The unfounded myths around prostitution are often what perpetuate prostitution and cause the general public to lose sympathy for the potential victims.
Studies and reality have shown that prostitution is far from victimless and often is not an act between two consenting adults and for those engaged in prostitution, whether by force or by choice, often find it impossible to get out.
As a community we need to recognize that prostitution cannot be legislated out of existence and that incarceration for the often victims is not a solution. However, the other end of the spectrum, legalization, also is not the answer as it simply opens the Pandora’s Box and turns our government in the pimp and enabler.
In addition, I think it’s important that people give of their time and money to organizations that fight prostitution and trafficking.
FOH: How long can you continue to do this?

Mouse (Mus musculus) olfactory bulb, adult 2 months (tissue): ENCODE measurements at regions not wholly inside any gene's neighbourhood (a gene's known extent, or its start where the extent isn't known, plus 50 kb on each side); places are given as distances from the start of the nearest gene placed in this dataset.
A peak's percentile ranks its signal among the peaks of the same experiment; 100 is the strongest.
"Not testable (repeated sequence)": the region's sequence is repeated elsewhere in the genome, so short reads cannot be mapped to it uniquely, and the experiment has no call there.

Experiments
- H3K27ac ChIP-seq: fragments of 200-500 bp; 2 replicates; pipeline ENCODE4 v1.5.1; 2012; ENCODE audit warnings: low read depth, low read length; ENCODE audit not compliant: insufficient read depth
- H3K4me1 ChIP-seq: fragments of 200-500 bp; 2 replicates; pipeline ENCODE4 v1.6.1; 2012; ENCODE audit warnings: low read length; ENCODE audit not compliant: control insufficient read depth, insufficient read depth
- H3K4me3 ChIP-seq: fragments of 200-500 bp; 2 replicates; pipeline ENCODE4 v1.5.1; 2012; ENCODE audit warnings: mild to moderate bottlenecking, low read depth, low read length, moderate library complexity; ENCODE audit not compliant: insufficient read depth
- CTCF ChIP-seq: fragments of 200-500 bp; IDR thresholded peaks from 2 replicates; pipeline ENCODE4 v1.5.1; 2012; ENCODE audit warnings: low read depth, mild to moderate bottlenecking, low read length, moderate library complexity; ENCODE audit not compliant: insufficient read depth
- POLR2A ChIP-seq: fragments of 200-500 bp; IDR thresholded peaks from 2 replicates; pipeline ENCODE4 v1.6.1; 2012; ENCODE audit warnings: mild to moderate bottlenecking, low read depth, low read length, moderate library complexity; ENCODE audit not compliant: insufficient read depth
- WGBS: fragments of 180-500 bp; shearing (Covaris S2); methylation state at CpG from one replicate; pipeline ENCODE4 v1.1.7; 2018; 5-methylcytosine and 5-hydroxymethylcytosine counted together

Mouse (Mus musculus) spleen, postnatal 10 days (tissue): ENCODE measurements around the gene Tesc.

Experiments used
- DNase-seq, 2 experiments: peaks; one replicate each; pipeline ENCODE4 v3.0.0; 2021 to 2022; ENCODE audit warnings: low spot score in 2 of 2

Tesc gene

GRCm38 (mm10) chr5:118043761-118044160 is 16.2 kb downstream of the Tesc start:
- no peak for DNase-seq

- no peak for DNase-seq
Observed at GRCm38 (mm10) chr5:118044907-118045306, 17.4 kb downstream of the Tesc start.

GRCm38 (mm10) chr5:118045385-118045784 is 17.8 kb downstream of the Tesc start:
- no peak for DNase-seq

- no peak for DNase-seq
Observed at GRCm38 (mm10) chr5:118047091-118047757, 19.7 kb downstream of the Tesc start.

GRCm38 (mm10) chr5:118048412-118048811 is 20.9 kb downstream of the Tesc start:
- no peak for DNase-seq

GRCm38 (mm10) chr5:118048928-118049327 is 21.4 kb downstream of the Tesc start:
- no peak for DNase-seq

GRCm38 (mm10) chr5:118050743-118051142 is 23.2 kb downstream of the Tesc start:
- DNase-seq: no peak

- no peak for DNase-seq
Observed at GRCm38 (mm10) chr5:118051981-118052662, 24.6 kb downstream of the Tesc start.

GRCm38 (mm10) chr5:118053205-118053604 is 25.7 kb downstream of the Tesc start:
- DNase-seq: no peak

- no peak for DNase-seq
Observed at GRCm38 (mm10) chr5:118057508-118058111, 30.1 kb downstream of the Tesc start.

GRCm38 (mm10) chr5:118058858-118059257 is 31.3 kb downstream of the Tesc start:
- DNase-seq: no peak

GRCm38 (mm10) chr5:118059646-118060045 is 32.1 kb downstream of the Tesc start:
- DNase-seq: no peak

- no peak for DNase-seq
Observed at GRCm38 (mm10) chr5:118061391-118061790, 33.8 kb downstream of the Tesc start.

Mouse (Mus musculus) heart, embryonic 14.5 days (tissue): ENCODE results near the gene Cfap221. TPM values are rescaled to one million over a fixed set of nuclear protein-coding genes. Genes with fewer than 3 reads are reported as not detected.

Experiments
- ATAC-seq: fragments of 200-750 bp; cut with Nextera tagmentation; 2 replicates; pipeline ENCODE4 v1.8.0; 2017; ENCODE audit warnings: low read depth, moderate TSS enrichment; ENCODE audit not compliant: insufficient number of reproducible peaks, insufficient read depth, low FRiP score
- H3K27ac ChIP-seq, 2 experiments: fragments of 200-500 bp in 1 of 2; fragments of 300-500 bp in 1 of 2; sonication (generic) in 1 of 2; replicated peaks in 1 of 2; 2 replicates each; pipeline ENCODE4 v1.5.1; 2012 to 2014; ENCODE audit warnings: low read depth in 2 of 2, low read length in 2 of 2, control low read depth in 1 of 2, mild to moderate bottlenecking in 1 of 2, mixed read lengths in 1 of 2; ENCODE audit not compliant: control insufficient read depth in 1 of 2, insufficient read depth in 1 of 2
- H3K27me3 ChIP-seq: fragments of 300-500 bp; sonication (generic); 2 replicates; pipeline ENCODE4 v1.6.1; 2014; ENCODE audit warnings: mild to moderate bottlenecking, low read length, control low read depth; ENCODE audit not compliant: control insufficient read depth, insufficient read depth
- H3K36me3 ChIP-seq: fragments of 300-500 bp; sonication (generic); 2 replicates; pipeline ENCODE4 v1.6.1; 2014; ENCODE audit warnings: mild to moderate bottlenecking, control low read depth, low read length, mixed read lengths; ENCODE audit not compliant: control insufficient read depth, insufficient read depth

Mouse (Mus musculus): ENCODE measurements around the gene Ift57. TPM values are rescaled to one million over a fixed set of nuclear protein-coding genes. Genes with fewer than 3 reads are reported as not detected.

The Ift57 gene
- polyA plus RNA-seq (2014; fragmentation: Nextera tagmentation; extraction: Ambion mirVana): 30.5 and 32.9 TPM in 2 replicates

BB: If someone would have told me in 1996 that almost 16-years later I’d still be doing this, I’d have said you were nuts. I’ve continued with my video activism however because I’m apparently pretty good at it, I’m motivated by the positive impact, I continue to see successes within my own community and I’ve been able to monetize my activism and thus fund it as a full time effort.
As long as there is a benefit to the effort to positively impact prostitution by my participation, and I am physically able to continue those efforts, then I can only assume I will continue to be a part of the solution. I don’t know that my role will always be as ‘The Video Vigilante’ but nonetheless I will have a role.
Brian’s official website: http://www.johntv.com
Brian on Facebook: http://www.facebook.com/johntvokc
Brian on Twitter: http://www.twitter.com/videovigilanteokc
Brian on YouTube: http://www.youtube.com/user/videovigilanteokc/videos